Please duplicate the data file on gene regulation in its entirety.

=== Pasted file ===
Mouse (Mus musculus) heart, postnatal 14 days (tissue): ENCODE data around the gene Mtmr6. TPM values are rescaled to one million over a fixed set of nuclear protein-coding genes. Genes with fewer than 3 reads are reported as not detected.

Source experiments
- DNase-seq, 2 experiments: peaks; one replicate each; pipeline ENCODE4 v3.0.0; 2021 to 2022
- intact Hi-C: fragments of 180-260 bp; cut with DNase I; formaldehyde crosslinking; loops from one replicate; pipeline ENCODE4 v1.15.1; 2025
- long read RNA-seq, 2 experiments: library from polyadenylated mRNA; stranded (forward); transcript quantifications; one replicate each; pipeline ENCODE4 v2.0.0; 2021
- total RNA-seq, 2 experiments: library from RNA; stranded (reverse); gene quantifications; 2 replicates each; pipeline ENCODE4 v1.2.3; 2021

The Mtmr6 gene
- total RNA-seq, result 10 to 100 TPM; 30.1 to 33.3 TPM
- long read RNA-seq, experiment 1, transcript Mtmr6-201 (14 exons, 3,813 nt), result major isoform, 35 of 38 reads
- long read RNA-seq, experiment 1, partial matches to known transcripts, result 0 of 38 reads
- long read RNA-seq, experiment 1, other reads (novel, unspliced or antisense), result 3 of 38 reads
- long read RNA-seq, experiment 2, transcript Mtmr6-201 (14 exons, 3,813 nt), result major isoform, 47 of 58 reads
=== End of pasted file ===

Mouse (Mus musculus) heart, postnatal 14 days (tissue): ENCODE data around the gene Mtmr6. TPM values are rescaled to one million over a fixed set of nuclear protein-coding genes. Genes with fewer than 3 reads are reported as not detected.

Source experiments
- DNase-seq, 2 experiments: peaks; one replicate each; pipeline ENCODE4 v3.0.0; 2021 to 2022
- intact Hi-C: fragments of 180-260 bp; cut with DNase I; formaldehyde crosslinking; loops from one replicate; pipeline ENCODE4 v1.15.1; 2025
- long read RNA-seq, 2 experiments: library from polyadenylated mRNA; stranded (forward); transcript quantifications; one replicate each; pipeline ENCODE4 v2.0.0; 2021
- total RNA-seq, 2 experiments: library from RNA; stranded (reverse); gene quantifications; 2 replicates each; pipeline ENCODE4 v1.2.3; 2021

The Mtmr6 gene
- total RNA-seq, result 10 to 100 TPM; 30.1 to 33.3 TPM
- long read RNA-seq, experiment 1, transcript Mtmr6-201 (14 exons, 3,813 nt), result major isoform, 35 of 38 reads
- long read RNA-seq, experiment 1, partial matches to known transcripts, result 0 of 38 reads
- long read RNA-seq, experiment 1, other reads (novel, unspliced or antisense), result 3 of 38 reads
- long read RNA-seq, experiment 2, transcript Mtmr6-201 (14 exons, 3,813 nt), result major isoform, 47 of 58 reads